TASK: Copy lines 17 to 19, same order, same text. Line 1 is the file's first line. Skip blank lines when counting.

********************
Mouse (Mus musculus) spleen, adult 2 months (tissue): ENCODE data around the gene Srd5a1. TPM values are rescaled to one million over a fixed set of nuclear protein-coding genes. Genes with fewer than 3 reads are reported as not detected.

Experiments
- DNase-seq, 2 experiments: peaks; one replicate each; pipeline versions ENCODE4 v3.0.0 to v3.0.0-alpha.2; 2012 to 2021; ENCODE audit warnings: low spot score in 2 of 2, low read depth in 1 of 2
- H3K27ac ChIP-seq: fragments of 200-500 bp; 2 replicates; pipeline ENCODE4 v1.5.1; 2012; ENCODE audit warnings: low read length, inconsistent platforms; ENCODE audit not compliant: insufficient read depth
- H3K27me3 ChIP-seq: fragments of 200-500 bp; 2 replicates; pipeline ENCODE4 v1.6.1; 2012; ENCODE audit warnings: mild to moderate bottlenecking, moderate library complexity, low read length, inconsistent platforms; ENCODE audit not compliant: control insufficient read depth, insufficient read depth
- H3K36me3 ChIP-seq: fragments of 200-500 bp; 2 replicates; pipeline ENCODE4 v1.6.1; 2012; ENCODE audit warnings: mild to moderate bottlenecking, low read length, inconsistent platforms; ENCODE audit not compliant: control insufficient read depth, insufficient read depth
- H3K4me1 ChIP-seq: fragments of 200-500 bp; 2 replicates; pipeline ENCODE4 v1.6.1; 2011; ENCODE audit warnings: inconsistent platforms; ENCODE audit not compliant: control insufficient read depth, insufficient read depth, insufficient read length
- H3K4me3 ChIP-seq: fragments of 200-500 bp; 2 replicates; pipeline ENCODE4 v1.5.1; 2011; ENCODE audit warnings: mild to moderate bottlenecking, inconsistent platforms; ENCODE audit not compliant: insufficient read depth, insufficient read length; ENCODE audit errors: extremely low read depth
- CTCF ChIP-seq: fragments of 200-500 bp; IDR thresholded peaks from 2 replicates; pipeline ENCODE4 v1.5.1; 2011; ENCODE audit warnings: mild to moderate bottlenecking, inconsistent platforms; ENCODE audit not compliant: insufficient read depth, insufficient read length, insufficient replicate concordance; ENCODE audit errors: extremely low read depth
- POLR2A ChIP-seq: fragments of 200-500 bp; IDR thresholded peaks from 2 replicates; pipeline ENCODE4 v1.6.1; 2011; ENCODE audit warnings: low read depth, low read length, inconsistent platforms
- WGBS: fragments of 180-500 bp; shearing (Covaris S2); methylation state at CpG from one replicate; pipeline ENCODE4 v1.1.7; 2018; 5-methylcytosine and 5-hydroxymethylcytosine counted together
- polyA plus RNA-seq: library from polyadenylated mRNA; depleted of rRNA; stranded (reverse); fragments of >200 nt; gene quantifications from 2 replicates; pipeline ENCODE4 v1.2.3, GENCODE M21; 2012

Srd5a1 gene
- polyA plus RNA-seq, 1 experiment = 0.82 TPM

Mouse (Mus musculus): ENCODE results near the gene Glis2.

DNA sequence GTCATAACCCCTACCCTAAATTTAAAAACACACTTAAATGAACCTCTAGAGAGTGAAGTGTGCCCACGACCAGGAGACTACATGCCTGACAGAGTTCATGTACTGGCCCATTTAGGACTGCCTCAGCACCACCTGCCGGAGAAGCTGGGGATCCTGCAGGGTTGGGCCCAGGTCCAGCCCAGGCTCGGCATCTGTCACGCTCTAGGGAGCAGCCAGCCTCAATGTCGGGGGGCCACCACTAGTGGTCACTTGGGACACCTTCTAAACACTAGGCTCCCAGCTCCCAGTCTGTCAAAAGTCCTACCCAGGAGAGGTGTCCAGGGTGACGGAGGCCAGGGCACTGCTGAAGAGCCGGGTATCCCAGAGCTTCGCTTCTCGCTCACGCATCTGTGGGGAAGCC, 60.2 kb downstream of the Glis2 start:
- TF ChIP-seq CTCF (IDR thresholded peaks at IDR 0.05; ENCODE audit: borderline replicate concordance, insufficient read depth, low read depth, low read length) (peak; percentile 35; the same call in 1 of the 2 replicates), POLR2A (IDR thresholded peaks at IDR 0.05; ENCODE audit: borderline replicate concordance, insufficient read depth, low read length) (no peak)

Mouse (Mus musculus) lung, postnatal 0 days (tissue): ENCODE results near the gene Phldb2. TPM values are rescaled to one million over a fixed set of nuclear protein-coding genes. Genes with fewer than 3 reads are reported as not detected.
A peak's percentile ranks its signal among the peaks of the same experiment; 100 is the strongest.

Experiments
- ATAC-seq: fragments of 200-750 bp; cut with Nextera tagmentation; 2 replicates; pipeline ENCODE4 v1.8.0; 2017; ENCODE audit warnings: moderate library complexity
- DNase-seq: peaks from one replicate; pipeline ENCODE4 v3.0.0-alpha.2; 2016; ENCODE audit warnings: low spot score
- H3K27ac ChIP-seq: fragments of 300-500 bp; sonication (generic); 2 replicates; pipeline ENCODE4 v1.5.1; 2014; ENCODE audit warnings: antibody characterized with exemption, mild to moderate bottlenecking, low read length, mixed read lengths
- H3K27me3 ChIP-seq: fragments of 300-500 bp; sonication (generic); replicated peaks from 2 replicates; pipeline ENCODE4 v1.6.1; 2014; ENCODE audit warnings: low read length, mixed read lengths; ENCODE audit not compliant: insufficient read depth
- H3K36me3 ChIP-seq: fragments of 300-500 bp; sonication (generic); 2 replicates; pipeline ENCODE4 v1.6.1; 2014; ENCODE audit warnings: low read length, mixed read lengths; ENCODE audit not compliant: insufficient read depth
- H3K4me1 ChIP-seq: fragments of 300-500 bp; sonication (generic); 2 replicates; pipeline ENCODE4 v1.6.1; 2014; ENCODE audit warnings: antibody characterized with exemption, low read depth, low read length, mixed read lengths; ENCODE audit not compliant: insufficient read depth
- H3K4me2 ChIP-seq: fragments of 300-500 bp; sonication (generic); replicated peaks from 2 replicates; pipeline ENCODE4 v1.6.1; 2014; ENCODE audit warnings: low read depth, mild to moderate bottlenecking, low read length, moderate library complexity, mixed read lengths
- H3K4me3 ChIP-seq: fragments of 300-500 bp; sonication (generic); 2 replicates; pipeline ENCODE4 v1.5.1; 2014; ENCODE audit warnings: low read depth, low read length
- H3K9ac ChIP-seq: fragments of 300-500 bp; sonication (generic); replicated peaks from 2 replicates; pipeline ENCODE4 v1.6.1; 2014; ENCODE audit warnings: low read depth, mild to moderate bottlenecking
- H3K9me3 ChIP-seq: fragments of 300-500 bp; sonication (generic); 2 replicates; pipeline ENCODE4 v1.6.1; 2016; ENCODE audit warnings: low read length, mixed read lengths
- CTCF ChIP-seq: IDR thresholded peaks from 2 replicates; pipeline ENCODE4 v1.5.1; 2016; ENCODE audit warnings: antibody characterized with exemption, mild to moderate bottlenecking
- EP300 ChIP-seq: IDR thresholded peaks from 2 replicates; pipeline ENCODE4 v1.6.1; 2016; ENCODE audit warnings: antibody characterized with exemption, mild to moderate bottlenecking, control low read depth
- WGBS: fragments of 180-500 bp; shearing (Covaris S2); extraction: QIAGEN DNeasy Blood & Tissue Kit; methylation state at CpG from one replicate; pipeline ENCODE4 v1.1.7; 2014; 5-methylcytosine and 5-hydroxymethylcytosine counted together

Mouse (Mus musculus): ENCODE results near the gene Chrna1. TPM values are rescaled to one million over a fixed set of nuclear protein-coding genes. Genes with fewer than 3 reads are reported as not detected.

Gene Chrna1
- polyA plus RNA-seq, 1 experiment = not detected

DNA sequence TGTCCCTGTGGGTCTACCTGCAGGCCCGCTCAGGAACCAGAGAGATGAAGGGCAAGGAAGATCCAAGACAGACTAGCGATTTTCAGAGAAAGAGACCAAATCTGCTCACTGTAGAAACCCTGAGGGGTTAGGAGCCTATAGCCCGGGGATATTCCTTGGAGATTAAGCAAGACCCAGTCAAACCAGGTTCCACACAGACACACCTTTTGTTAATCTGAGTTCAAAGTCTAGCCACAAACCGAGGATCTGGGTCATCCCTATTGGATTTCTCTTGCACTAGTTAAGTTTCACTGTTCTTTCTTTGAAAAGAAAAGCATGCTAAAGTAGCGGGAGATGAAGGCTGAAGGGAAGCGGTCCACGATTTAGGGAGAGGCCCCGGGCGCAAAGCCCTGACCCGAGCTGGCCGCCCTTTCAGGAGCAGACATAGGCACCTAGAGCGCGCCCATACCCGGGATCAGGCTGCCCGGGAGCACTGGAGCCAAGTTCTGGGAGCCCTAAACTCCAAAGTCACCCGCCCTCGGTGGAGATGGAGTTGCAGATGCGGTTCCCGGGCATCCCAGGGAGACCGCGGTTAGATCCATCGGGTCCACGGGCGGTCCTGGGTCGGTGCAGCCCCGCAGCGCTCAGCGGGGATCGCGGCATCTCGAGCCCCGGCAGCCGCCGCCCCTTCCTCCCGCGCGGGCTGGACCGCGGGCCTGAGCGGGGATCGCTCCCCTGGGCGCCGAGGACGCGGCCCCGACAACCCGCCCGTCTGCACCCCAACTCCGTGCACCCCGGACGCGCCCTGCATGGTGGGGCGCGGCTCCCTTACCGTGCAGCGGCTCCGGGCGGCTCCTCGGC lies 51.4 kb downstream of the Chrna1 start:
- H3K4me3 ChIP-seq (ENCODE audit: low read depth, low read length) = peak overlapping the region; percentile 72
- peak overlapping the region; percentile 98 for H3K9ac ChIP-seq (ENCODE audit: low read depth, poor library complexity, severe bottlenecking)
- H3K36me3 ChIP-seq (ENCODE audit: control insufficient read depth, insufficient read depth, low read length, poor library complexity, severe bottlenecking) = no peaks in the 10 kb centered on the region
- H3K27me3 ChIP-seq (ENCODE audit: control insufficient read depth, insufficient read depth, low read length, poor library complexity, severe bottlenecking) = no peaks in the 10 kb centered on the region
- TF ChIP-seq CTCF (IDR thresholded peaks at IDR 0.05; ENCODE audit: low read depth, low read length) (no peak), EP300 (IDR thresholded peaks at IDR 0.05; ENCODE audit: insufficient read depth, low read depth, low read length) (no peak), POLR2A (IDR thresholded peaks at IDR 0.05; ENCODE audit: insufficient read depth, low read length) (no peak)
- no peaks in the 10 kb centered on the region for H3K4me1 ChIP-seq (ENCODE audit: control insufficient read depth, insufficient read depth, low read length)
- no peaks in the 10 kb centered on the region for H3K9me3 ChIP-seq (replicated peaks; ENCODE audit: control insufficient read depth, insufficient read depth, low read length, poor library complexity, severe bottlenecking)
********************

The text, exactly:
- TF ChIP-seq CTCF (IDR thresholded peaks at IDR 0.05; ENCODE audit: borderline replicate concordance, insufficient read depth, low read depth, low read length) (peak; percentile 35; the same call in 1 of the 2 replicates), POLR2A (IDR thresholded peaks at IDR 0.05; ENCODE audit: borderline replicate concordance, insufficient read depth, low read length) (no peak)

Mouse (Mus musculus) lung, postnatal 0 days (tissue): ENCODE results near the gene Phldb2. TPM values are rescaled to one million over a fixed set of nuclear protein-coding genes. Genes with fewer than 3 reads are reported as not detected.
A peak's percentile ranks its signal among the peaks of the same experiment; 100 is the strongest.